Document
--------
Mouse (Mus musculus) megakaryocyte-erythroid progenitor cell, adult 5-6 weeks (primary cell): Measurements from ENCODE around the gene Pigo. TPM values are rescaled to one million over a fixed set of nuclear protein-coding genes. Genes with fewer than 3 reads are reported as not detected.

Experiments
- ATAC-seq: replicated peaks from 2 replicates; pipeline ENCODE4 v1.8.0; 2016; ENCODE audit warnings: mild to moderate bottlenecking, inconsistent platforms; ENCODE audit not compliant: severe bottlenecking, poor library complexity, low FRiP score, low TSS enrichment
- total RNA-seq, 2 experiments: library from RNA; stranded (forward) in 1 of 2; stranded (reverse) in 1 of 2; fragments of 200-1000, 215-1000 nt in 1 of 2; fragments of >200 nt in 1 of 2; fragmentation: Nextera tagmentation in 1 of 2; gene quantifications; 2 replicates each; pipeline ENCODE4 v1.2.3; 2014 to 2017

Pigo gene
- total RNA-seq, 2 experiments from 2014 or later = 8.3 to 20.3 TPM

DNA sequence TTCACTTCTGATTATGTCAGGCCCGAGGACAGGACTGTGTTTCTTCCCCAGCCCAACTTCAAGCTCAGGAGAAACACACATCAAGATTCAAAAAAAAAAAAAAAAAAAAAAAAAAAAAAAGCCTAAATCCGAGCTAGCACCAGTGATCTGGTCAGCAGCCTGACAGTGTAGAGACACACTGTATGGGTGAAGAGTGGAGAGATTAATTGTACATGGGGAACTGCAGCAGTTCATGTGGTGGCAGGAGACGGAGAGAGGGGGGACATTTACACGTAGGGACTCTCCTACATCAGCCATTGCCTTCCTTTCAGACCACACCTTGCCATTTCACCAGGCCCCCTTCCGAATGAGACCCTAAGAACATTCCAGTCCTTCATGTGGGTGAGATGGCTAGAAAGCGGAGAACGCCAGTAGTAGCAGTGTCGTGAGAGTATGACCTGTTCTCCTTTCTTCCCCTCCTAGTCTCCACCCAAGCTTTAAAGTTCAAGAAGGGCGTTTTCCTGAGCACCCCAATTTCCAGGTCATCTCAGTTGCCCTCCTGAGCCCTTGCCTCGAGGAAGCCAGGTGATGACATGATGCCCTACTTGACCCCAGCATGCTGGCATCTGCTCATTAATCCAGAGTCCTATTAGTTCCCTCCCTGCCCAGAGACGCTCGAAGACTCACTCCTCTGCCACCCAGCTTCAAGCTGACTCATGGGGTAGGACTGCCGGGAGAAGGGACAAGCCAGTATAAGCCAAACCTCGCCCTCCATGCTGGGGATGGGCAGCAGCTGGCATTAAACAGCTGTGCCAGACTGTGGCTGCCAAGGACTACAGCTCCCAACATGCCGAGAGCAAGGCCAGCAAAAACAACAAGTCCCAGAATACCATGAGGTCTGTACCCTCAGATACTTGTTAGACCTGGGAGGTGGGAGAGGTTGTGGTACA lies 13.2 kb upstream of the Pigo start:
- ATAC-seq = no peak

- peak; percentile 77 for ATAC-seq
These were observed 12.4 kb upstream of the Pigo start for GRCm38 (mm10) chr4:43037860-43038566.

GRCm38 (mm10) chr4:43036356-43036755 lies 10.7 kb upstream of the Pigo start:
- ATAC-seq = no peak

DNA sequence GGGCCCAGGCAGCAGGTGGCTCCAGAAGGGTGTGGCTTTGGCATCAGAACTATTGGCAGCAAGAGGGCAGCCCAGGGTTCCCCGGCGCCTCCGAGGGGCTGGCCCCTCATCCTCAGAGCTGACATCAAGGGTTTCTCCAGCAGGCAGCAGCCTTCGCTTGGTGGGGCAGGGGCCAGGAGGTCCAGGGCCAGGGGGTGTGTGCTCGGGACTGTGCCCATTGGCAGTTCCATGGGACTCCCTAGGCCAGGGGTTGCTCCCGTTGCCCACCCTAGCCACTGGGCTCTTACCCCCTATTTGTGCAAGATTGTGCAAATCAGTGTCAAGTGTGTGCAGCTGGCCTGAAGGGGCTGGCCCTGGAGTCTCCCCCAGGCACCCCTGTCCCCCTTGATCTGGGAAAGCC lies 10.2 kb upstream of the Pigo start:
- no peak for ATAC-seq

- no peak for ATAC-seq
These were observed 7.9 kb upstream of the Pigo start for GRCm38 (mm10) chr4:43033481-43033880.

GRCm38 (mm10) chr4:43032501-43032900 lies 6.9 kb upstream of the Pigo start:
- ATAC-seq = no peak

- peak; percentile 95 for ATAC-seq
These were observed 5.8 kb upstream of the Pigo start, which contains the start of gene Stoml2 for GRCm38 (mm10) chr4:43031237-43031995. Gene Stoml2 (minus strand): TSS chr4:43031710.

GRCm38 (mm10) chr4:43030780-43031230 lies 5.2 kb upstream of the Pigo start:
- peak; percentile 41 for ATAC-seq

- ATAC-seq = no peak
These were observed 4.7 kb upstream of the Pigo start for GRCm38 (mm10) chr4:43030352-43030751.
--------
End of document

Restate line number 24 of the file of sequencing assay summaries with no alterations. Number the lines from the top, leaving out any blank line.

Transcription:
These were observed 4.7 kb upstream of the Pigo start for GRCm38 (mm10) chr4:43030352-43030751.